X Factor 2009 Vote Analysis

Thanks to ITV, the voting stats for X Factor 2009 are available at ITV X Factor 2009 vote stats.

Unfortunately, they’re expressed as percentages of the vote. I’ve massaged the numbers to be the percentage of the average vote – in the first round (with 12 contestants) the average vote would be 8.3%, so 16.7% would be +100%. In the last round, with 2 contestants, the average vote would be 50%, so 16.7% would be -67%.

This chart lets you see how the contestants’ popularity changed over the contest. Joe was always popular. Stacey started well, peaked, then seemed to hand her support to Joe. Olly’s support was steady all the way through, but not high. Danyl started out popular, troughed, peaked, and then slipped away.

(Click to see full size, or see the spreadsheet with data)

Enjoy the chart!

–KW 😎

The things they teach you

“I” before “E” except after “C”

…or so I was taught, and you probably were too. But now schools in England have been asked to stop teaching it, because “there are too few words that follow the rule”.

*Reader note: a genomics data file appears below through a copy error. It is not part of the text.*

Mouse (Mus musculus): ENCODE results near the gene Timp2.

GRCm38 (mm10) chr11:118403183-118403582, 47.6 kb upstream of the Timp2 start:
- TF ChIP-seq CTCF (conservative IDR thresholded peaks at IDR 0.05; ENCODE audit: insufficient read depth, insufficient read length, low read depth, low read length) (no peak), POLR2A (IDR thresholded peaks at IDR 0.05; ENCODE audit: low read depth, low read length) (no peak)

I remember the rule with fondness, so I have sympathy with the KCL lecturer quoted. But facts are more reliable than impressions, so I thought I’d check it out myself.

The fab team at Lancashire have made their English-language word frequency lists freely available under a Creative Commons license. A quick download and a little bit of Perl later, we have the following:

Total: per million words of English, the rule is wrong 5820 times, and right 8475 times (the remainder do not contain either “ie” or “ei”). In other words, for any random word you might want to write or speak, the rule will be right 59% of the time – just fractionally better than tossing a coin! In fact, the top four words containing “ie” or “ei” all break the rule – it’s not until you reach the fifth that it works:

  1. Wrong: their 2608
  2. Wrong: being 862
  3. Wrong: society 238
  4. Wrong: either 220
  5. Right: view 214
  6. Right: believe 212
  7. Right: experience 189
  8. Right: companies 178
  9. Right: patients 173
  10. Wrong: eight 173

The British National Corpus has written and spoken English in it, but that doesn’t make much difference – for the written corpus only, we have wrong 5760, right 7680, or 57% – slightly worse!

So the educationalists are right for once, and our intuition is wrong – the rule isn’t much better than flipping a coin!


PS: Here’s the Perl:

#!/usr/bin/perl -w
use strict;

my $wrong = 0;
my $right = 0;

while (<>) {
# use [0,1] for 1_2_all_freq.txt or [0,5] for 2_2_writtenspoken.txt
my ($word,$freq) = (split)[0,1];
if ($word =~ /(?:ie|ei)/i) {
# interesting
if ($word =~ /cie|(?:^|[^c])ei/i) {
print "Wrong: $word $freq\n";
$wrong += $freq;
} else {
print "Right: $word $freq\n";
$right += $freq;

print "Total wrong $wrong, right $right\n";